“This isn’t going to be a world that feels rich, any more than today’s middle class EU or USA feels wealthy, until you compare the average standard of living to that of previous centuries. We evaluate our status by referring to our neighbours; if none of our neighbours are starving and homeless, starvation and homelessness drop out of the attributes we measure ourselves against. If everyone has a cornucopia machine, then mere possession of physical property (that isn’t hand made or bespoke or of historic interest) stops being a status signifier. If we have flexible humanoid robot servants then employing a cook or a gardener stops being a status signifier. And so on. By the standards of 1811, or 1911, we’re almost all extremely rich: we don’t get polio or smallpox, we don’t have to go hungry or sleep 12 to a room, we have running water and indoor heating and lighting, and many of us own our own private automobiles.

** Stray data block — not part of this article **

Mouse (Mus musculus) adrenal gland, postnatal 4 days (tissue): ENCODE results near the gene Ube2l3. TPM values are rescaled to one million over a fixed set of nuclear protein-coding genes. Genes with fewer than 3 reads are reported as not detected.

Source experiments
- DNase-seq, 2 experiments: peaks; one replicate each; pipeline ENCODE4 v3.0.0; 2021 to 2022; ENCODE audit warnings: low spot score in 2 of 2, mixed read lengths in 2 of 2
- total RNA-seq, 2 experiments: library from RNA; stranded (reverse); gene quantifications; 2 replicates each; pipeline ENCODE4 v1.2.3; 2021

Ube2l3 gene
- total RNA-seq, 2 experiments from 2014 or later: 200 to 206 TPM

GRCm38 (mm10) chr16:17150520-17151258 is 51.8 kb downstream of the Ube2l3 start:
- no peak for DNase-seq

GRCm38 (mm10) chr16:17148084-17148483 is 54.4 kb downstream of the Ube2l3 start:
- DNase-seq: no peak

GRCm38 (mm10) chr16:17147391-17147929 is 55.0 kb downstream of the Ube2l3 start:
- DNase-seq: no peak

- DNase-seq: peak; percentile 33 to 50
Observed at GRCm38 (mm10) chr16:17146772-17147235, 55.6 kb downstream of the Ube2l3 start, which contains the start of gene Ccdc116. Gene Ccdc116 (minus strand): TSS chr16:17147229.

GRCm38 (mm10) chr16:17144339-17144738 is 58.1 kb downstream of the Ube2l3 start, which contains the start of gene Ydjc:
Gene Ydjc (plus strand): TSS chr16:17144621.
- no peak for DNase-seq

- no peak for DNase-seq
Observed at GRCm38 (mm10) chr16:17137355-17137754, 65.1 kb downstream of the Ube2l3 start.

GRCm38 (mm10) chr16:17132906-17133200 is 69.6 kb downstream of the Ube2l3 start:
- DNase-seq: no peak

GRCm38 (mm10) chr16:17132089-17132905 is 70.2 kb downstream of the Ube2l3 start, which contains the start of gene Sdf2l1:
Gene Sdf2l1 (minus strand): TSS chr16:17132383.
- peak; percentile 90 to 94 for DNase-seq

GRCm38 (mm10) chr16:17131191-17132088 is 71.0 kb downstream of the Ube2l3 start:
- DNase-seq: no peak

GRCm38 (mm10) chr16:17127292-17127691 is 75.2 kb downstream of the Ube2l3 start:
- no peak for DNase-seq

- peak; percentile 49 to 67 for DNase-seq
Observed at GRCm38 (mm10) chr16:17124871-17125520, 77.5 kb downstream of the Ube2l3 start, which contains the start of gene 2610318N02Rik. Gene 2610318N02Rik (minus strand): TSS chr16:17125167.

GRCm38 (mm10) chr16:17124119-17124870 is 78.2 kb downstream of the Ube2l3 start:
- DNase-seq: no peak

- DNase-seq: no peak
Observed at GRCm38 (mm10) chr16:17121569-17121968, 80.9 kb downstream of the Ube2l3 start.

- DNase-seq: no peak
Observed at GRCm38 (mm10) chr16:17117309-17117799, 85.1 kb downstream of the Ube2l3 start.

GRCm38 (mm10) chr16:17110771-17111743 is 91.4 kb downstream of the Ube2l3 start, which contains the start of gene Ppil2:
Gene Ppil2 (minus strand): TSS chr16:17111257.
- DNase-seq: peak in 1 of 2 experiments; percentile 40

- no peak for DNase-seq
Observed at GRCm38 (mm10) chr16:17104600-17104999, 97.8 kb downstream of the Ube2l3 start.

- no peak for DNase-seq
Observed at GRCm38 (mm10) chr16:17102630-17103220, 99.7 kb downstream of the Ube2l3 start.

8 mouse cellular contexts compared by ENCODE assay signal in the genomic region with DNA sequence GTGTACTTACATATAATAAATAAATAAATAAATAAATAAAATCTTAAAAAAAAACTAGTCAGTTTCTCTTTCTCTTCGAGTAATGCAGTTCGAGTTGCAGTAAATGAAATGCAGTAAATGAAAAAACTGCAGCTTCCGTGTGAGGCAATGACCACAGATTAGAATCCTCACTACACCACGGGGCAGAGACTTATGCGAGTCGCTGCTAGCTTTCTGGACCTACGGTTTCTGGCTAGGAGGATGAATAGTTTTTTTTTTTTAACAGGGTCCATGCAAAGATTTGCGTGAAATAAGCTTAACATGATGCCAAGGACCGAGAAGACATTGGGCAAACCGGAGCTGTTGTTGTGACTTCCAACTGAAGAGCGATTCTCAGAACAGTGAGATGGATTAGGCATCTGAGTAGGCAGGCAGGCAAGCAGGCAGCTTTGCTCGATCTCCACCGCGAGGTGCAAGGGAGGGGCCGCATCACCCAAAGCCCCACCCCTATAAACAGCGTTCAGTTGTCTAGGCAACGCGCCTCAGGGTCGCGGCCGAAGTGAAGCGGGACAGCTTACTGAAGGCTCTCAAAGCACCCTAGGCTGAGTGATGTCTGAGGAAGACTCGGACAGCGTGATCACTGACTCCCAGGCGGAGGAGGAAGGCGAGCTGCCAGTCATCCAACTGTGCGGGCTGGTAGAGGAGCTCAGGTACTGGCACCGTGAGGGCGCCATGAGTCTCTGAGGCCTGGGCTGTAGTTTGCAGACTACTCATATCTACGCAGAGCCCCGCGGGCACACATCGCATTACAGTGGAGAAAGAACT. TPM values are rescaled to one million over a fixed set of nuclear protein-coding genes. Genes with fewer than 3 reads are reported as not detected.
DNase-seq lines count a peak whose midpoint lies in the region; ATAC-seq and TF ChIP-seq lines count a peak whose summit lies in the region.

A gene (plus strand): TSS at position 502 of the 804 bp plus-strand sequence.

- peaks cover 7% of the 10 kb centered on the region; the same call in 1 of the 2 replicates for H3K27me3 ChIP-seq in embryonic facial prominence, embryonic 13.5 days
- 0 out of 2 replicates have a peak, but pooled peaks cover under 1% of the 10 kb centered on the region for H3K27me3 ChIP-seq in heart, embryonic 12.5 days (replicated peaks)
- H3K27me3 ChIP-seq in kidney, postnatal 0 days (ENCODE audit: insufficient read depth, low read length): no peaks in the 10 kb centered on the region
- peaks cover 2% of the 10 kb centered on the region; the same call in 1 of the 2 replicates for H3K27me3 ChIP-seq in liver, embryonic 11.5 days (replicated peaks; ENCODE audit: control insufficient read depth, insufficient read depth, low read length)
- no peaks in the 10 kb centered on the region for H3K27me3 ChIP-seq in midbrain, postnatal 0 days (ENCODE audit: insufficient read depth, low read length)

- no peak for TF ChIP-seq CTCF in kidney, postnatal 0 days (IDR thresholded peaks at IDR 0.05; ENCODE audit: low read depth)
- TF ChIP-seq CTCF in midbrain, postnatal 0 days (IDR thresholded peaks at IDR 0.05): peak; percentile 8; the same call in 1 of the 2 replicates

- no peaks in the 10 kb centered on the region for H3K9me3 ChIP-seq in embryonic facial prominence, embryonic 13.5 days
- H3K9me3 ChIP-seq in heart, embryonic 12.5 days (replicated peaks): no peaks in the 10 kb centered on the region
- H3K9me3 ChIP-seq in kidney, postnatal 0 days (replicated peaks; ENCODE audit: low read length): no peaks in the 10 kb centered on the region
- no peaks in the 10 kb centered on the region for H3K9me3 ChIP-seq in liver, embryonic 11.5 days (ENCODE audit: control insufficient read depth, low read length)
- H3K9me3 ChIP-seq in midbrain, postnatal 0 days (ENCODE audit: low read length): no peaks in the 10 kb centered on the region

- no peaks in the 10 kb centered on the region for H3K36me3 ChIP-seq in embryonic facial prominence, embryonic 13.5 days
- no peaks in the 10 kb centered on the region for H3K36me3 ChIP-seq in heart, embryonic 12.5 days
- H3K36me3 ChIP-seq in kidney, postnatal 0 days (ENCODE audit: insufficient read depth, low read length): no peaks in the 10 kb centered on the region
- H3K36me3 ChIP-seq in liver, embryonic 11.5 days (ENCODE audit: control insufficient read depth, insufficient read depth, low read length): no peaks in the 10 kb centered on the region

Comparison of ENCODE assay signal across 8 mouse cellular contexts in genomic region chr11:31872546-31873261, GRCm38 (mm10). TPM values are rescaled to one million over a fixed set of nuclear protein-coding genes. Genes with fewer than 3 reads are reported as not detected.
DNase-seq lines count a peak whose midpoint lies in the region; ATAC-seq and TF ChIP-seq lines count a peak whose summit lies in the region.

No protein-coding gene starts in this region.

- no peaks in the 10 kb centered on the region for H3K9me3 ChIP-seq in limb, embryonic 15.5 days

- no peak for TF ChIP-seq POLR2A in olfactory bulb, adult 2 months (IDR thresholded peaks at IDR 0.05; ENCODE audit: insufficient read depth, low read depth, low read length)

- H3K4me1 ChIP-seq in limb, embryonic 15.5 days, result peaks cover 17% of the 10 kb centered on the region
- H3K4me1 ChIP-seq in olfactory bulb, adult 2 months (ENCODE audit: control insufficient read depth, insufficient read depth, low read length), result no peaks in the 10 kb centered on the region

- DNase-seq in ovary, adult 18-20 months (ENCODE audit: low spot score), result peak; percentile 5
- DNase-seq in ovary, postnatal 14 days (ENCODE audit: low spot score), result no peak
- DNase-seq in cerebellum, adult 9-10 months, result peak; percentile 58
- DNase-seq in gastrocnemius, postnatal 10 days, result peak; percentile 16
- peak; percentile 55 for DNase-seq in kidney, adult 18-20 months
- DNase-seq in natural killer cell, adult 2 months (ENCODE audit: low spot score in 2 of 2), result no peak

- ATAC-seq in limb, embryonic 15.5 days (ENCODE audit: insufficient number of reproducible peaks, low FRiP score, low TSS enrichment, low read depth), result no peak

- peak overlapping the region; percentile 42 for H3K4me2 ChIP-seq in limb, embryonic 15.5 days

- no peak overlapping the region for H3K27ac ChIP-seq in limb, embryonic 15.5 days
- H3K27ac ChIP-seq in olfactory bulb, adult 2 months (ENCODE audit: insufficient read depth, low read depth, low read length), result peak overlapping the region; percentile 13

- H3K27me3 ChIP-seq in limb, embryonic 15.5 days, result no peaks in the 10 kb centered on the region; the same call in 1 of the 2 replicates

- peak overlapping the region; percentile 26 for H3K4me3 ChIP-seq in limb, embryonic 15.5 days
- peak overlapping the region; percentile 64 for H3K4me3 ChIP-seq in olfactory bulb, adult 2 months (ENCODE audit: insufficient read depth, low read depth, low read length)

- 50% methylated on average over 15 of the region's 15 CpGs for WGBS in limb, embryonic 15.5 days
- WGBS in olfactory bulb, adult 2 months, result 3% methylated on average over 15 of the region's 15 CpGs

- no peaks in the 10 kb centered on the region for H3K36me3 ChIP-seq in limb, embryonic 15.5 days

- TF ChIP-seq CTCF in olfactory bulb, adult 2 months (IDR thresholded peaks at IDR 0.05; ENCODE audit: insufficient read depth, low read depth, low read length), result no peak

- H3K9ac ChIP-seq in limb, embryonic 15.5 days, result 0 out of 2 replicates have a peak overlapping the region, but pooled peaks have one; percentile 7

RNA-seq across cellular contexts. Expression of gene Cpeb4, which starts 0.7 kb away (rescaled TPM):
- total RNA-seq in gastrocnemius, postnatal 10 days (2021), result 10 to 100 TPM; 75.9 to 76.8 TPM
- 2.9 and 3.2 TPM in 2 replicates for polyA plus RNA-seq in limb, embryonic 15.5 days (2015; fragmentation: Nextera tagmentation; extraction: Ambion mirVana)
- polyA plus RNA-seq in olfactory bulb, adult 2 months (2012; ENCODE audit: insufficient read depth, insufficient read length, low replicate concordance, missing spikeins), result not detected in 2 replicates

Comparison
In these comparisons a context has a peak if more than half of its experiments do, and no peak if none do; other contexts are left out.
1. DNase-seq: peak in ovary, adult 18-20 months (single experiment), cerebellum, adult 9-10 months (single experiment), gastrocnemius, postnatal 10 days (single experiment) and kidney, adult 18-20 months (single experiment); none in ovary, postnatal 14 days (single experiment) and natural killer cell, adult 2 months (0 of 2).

In such a post-developed world, we can reasonably say that the normal and average standard of living should approximate that of today’s 1%: everyone has not merely the bare necessities (which today too many people do not) but a level of provision for basic needs that approximates to today’s wild luxury, and which should encompass the cost of trips into low earth orbit at equivalent cost to a trans-Pacific business class ticket today.”